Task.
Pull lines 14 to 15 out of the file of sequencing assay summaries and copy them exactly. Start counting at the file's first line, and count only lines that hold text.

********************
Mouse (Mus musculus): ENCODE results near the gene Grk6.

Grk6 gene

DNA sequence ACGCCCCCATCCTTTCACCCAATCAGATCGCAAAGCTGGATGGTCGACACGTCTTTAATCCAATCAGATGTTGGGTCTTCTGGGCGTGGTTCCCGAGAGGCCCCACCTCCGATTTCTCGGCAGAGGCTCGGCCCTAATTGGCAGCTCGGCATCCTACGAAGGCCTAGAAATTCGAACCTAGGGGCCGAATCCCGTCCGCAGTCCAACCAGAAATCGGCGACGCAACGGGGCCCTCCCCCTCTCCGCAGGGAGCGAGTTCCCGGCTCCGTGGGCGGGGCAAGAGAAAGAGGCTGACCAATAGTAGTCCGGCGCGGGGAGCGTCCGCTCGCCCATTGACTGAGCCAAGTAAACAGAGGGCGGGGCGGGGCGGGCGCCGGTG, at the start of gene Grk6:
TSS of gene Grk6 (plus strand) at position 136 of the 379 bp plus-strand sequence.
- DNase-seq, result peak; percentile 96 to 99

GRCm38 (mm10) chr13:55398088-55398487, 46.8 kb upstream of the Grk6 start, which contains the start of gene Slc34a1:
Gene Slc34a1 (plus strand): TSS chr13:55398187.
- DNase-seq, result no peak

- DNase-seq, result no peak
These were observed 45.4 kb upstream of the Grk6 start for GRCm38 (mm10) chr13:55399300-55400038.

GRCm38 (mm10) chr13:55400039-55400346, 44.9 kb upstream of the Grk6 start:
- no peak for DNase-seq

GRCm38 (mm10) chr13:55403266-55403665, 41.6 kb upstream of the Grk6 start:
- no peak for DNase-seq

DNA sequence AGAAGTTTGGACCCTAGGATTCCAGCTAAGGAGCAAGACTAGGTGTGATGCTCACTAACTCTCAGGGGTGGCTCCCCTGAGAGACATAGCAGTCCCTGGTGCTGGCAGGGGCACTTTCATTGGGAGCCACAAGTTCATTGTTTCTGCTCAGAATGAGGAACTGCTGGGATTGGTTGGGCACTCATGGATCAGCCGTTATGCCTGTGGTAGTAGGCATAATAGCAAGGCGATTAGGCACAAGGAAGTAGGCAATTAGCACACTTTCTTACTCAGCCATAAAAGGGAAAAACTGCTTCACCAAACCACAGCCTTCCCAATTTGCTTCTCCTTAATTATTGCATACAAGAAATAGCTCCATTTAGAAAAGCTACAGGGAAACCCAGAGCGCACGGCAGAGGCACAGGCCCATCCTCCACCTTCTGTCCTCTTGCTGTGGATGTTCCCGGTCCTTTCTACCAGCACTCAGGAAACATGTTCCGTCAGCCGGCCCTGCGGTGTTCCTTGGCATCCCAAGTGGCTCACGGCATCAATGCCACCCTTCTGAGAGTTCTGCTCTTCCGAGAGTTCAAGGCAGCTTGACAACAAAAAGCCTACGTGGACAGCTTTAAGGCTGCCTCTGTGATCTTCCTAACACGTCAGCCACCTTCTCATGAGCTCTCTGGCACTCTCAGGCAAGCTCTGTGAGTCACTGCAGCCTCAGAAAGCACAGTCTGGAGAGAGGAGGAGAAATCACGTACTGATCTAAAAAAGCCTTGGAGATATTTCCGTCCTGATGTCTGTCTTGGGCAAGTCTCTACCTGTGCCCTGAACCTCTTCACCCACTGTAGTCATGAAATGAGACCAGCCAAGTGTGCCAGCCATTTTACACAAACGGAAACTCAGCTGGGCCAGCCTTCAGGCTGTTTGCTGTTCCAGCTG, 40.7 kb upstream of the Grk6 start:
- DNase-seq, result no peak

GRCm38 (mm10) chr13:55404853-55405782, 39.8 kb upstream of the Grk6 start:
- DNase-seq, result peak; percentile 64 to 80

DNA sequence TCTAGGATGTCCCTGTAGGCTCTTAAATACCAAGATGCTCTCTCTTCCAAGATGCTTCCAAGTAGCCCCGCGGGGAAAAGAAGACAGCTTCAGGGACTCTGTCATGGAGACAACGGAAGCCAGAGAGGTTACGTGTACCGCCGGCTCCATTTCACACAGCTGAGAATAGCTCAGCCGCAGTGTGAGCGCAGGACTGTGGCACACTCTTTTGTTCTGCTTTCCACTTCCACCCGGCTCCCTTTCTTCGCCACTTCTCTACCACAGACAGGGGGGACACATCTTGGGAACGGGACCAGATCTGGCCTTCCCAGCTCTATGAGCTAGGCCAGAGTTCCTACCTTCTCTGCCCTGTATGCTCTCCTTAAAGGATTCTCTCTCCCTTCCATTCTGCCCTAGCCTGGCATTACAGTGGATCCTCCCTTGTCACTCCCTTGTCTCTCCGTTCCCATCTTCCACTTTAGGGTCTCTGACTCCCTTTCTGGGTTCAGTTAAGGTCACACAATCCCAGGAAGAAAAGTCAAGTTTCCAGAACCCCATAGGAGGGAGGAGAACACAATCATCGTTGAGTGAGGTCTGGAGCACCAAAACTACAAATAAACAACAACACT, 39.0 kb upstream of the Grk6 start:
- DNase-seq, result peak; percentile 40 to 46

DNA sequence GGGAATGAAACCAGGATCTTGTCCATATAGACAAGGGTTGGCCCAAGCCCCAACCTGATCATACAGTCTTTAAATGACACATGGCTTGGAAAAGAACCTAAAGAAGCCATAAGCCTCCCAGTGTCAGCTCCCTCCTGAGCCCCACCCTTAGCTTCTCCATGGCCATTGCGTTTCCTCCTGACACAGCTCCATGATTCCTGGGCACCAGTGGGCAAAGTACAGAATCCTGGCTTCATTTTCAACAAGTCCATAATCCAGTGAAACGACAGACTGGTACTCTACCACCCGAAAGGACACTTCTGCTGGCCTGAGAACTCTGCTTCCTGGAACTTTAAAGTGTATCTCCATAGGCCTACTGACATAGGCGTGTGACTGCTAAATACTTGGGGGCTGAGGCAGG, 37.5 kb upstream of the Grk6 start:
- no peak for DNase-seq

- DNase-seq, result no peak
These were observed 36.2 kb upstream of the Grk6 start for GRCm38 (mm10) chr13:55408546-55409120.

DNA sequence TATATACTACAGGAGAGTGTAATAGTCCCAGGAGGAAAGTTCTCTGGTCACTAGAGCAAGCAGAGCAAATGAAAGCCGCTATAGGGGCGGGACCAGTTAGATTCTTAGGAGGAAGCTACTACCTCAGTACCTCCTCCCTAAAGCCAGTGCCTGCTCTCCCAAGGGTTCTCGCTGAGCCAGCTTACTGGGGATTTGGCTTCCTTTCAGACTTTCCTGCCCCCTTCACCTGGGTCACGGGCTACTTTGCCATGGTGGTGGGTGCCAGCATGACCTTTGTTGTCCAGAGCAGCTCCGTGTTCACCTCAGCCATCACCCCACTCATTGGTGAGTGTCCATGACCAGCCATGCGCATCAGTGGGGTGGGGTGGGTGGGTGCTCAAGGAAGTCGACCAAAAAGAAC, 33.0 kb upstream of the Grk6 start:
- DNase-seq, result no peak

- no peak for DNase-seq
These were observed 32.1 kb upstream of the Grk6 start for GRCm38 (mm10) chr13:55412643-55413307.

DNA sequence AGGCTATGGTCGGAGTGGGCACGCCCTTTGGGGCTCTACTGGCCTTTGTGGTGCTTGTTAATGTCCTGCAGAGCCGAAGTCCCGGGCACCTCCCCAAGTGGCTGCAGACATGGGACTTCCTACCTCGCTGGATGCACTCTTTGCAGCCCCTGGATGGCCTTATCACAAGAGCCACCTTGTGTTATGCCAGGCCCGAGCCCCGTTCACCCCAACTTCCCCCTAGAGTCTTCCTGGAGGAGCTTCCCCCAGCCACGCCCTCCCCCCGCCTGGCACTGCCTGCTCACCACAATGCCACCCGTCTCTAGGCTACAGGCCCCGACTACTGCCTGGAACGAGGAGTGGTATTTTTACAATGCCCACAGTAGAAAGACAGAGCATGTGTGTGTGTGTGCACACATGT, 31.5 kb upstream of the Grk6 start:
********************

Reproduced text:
- no peak for DNase-seq

DNA sequence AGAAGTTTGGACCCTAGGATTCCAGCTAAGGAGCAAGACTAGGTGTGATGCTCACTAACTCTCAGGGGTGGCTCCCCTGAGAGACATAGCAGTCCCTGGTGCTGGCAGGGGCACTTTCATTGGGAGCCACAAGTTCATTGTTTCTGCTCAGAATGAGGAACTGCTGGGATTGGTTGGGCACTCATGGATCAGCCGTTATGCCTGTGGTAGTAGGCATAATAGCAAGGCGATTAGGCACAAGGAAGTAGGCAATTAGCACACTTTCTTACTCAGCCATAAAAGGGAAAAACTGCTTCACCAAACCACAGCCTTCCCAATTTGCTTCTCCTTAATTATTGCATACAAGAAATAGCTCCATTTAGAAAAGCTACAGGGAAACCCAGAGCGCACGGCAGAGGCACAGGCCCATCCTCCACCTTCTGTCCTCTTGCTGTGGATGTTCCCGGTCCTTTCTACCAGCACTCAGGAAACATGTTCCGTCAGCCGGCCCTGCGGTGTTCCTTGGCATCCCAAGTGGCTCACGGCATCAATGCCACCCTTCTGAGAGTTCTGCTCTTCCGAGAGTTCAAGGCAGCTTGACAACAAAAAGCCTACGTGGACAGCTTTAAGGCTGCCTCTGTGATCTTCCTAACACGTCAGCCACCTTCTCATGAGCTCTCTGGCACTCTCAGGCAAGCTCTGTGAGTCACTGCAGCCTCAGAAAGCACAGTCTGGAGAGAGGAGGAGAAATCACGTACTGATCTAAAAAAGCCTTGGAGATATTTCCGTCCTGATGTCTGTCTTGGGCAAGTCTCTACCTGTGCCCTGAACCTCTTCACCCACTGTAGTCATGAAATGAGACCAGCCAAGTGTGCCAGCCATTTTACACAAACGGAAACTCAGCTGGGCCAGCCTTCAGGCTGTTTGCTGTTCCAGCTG, 40.7 kb upstream of the Grk6 start: